Mark Stewart and John Mueller are here to alert us about the security at our airports. They want to warn us that it is too good. Or, at least, there’s too much of it. Their new paper is titled “Cost-benefit analysis of airport security: Are airports too safe?” The answer, the authors say, is most likely yes.
Stewart is an engineer at the University of Newcastle in Australia and an expert in risk-modeling. Mueller is a political scientist at Ohio State University. They’ve written books, papers, and essays arguing that Americans greatly overestimate the risk of and impact from terrorist attacks, and that they’ve allowed that fear to distort their lives. (Mueller also, charmingly, has written a much-praised book on the dancing of Fred Astaire.) The point of the new paper is to perform the sort of cost-benefit evaluation of airport security that gets done by engineers and insurers and policymakers in other settings. “This kind of analysis is pretty standard for other hazards,” Mueller says. “For example, if you’re planning to build some underground shelters for tornadoes in Alabama, the questions are exactly the same: How many lives do you save? How much does it cost? What is the likelihood of tornadoes?”
Stewart and Mueller calculated the cost of traditional airport security measures and compared it against the risk of an airport attack, the cost of the damage an attack would cause (in lives and property), and the efficacy of particular security measures in preventing an attack. Their finding: “Many of the assessed security measures would only begin to be cost-effective if the current rate of attack at airports in the U.S., Europe, and the Asia-Pacific increases by a factor of 10-20.”
Reading the paper, two things become clear. One is that it confines itself to security measures that are meant to protect airports themselves, not airplanes. So the Transportation Security Administration’s scanners, pat-downs, and ID checks, the air marshals—all of that stuff is out of the authors’ purview. Still, there are many measures we take to protect air terminals as spaces—police patrols, blast barriers, not allowing cars to linger at the curb. And in the wake of November’s attack at Los Angeles International Airport, there is talk of implementing additional security measures.
The second thing to point out is that Stewart and Mueller are looking at measures proposed to strengthen airport security, including vehicle-search checkpoints, hiring more skycaps to keep an eye on vehicles, adding curbside blast deflection and shatterproof glass, closing off the car lane closest to the terminals, and deploying more bomb-sniffing dogs. The paper doesn’t attempt to do a cost-benefit analysis of all the actual security measures now in place at the world’s airports. The authors’ skepticism about those—and the implied answer to the provocative question in the paper’s subtitle—is their extrapolation.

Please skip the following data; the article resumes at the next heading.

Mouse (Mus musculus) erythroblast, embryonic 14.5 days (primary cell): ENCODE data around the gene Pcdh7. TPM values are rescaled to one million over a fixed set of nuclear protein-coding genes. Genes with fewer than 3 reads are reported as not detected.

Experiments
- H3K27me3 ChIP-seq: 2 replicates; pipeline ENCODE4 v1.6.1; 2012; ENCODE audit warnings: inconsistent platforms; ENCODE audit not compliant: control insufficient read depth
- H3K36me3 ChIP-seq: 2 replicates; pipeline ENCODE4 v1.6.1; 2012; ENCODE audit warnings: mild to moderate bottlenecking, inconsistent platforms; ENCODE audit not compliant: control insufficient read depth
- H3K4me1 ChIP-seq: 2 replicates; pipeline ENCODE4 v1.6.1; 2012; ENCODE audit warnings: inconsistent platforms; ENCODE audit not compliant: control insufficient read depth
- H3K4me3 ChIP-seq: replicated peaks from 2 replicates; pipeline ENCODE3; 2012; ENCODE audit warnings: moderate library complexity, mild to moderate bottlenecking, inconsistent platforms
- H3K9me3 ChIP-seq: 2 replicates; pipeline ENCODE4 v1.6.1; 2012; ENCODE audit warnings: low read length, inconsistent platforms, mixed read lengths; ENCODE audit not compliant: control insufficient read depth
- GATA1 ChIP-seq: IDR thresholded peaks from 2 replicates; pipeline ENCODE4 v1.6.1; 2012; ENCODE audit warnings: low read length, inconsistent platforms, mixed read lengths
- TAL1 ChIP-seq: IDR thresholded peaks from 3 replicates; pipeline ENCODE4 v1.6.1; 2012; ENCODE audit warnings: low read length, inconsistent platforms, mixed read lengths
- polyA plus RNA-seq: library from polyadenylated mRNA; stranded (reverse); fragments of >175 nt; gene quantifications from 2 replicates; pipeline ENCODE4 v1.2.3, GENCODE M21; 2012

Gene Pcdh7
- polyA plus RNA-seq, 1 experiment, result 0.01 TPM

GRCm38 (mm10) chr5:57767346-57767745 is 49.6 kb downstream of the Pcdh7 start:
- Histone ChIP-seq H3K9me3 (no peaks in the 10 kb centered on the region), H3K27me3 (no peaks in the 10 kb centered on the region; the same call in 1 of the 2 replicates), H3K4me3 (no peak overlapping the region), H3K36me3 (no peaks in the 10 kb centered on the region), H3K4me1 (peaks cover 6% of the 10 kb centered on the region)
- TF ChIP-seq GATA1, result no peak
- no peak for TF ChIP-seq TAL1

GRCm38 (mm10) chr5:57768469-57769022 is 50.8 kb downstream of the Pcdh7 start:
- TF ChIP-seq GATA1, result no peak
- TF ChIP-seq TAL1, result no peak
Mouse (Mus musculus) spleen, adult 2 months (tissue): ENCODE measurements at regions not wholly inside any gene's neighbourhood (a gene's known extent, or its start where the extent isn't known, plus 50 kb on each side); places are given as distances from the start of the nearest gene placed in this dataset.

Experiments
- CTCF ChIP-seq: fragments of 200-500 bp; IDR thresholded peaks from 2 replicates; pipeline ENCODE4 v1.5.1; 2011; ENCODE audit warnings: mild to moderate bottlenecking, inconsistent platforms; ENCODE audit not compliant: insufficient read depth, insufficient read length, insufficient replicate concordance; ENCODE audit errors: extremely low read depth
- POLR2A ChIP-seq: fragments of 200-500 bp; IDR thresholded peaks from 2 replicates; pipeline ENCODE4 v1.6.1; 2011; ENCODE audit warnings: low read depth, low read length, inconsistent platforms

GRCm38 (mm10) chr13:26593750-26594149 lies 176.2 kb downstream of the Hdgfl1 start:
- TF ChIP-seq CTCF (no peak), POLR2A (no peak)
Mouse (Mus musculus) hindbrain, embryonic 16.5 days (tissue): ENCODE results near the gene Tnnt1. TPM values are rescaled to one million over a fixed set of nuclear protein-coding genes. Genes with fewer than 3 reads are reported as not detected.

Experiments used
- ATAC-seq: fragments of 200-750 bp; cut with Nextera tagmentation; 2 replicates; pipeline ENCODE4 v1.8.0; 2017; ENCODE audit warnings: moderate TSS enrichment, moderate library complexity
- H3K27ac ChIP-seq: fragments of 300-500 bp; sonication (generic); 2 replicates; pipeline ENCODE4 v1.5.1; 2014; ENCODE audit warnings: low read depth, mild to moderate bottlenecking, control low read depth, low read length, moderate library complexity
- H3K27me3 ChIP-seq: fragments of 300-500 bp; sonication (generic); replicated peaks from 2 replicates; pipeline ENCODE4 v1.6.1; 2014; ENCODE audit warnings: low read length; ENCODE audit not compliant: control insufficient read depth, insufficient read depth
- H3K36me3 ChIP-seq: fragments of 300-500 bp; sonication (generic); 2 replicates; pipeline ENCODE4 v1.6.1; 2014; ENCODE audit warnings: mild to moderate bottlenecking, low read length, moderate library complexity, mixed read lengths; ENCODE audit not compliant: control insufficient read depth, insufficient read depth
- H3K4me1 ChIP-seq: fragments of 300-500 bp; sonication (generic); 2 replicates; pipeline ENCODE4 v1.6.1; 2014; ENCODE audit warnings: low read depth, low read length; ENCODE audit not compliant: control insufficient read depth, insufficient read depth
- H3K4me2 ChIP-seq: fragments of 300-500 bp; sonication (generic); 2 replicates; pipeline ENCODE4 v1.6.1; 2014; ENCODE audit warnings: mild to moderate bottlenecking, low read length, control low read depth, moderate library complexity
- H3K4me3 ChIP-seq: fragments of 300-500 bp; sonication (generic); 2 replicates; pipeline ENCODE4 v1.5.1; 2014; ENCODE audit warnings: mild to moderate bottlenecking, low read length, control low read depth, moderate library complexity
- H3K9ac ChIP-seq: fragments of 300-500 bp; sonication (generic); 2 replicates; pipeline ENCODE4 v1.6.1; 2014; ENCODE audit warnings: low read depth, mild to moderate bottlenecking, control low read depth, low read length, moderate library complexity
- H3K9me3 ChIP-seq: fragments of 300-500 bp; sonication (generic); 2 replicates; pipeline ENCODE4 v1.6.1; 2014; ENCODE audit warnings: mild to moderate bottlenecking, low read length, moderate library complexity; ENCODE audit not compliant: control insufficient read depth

As Stewart and Mueller readily concede, all sorts of assumptions go into this type of calculation. To account for that, they took care, they say, to give the benefit of the doubt to proponents of more airport security. In their calculation, they purposely inflate the benefit side of the comparison as much as possible, using figures at the high end of the scale for how likely attacks are, how much damage they cause, and how effective security measures would be in preventing them. Even after all that, they argue, the measures still look like a waste.
Critics of this kind of coldblooded calculation (Mueller and Stewart priced a human life at $7 million) say the ultimate value of a sense of security is impossible to reduce to a dollar figure. But Mueller’s point is that we have to do these calculations precisely because terrorism is so politically and emotionally fraught. There are lots of things that we, as a society, could do to make ourselves safer but choose not to because of the cost, in time or money or restrictions on our freedom: A 25 mph speed limit on the interstate, for example, would save a lot of lives.
With terrorism, Mueller believes, we are unable to think that way, and in a world of finite resources that means money that could be spent more usefully is instead going to feel-good measures that don’t do anything. “What’s your chance of being killed by a terrorist if you’re American?” he says. “It’s now about one in 4 million per year. Maybe that’s enough, maybe that’s not enough. Some people might say we can save some money and make it one in 3.5 million. What I’m trying to do is just apply standard analytic techniques to the hazards of terrorism.”